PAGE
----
Assuming that everything heals back and you don't have any arthritis or other problems from the injuries, I would think that you will be back to 90% in 2 months and then it will take another 6 months and work to get back to 100%. This is just a guess based on how I usually recover.

  4. #4
    Galveston County Texas 10 Wheels's Avatar
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    six months....no need to rush the healing process.
    [SIZE=1][B]What I like about Texas[/B]
    http://www.youtube.com/watch?v=PGukLuXzH1E

    Set F1re To The Ra1n ( NY Night Rain Ride)
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  5. #5
    Senior Member rdtompki's Avatar
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    Good for you for getting on the bike so soon! Age (undisclosed!) is certainly a factor, but don't sweat it, just enjoy riding again.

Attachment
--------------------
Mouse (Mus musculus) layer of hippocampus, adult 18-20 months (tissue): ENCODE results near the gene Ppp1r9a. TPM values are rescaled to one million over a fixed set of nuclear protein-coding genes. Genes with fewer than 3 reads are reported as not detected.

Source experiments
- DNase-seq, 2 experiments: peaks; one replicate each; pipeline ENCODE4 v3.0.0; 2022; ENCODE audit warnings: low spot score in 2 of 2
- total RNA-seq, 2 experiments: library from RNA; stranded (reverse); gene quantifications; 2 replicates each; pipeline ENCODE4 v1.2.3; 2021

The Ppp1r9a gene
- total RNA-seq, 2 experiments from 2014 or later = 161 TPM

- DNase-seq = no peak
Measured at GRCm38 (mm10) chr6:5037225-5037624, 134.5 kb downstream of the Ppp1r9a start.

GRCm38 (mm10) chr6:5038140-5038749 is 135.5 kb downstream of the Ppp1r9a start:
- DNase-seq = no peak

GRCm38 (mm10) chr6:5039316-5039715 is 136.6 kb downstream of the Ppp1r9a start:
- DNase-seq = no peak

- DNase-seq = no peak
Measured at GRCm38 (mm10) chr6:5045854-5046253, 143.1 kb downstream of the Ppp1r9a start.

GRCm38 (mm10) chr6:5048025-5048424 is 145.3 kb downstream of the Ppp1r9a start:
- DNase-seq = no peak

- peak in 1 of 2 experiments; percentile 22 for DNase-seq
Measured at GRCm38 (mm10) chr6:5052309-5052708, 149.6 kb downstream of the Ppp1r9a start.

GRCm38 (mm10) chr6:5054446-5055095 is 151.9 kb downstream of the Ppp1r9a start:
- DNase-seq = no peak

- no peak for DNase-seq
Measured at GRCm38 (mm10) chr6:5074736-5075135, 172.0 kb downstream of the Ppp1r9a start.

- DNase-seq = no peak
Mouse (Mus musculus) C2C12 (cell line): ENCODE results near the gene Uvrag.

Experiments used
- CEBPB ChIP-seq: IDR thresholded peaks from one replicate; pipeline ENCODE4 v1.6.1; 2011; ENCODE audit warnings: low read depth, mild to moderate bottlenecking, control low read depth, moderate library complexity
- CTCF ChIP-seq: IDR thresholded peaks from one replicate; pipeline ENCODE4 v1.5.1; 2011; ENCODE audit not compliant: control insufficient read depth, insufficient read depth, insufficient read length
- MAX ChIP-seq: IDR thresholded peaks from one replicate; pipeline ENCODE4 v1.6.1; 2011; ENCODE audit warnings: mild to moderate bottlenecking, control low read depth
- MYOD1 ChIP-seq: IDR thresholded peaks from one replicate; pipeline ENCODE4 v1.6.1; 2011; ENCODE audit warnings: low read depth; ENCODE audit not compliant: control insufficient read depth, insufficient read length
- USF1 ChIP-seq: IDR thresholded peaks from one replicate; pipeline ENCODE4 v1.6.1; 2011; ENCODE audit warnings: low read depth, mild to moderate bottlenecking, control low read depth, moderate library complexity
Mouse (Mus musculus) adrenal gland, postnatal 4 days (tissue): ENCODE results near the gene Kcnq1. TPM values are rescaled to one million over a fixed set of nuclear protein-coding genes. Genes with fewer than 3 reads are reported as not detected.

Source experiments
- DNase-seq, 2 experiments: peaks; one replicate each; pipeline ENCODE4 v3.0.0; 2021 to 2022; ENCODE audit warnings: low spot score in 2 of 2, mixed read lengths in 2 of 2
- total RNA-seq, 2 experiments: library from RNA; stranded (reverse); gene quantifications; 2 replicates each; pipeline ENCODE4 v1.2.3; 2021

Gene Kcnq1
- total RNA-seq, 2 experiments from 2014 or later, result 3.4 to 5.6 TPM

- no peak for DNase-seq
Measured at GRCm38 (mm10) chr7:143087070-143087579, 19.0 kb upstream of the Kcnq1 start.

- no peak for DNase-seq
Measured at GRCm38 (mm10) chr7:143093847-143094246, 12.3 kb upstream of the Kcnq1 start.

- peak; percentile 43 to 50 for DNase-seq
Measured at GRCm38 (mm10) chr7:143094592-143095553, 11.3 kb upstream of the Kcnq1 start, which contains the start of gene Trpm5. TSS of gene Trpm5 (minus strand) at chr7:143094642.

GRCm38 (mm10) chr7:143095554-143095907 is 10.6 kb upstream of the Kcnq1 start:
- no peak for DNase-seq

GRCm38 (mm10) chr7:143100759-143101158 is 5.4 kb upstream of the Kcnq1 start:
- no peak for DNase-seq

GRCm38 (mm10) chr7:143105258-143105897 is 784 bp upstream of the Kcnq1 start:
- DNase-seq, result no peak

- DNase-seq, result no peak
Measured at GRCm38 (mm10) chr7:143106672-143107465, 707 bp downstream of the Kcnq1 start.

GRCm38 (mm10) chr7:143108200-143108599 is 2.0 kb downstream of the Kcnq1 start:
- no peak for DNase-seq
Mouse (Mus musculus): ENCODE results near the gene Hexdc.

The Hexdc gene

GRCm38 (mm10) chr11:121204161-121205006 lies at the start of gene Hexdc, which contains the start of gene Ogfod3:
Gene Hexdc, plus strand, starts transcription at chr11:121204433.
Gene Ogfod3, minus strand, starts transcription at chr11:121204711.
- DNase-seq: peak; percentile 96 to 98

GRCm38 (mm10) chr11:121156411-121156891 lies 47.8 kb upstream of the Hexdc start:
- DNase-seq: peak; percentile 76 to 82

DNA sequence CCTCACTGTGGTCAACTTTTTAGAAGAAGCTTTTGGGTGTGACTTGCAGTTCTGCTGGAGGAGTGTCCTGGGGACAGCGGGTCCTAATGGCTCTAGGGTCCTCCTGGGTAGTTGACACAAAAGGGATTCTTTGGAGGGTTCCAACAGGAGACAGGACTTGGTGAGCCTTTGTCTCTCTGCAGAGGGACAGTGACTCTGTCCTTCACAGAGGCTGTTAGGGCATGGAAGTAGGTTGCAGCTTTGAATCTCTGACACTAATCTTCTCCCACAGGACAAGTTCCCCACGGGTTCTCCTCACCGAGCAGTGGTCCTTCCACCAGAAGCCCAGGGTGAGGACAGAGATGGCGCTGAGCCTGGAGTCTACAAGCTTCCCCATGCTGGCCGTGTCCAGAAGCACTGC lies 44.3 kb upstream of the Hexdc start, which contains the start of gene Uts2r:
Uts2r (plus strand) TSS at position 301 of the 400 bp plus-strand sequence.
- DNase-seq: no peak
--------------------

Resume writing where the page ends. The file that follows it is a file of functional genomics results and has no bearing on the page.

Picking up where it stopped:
Rick T
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    just ease into it and you will get there.

    What happened with the crash if you do not mind sharing?

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    I totally see how the mind would want to rush to just before the incident fitness level; this would be one of those cases in which "slow is fast" applies. Rushing the post accident recovery will most likely make the time to full recovery longer.
    No need to completely ignore the accomplishments of the previous two years but I'd rather approach it as a total new challenge.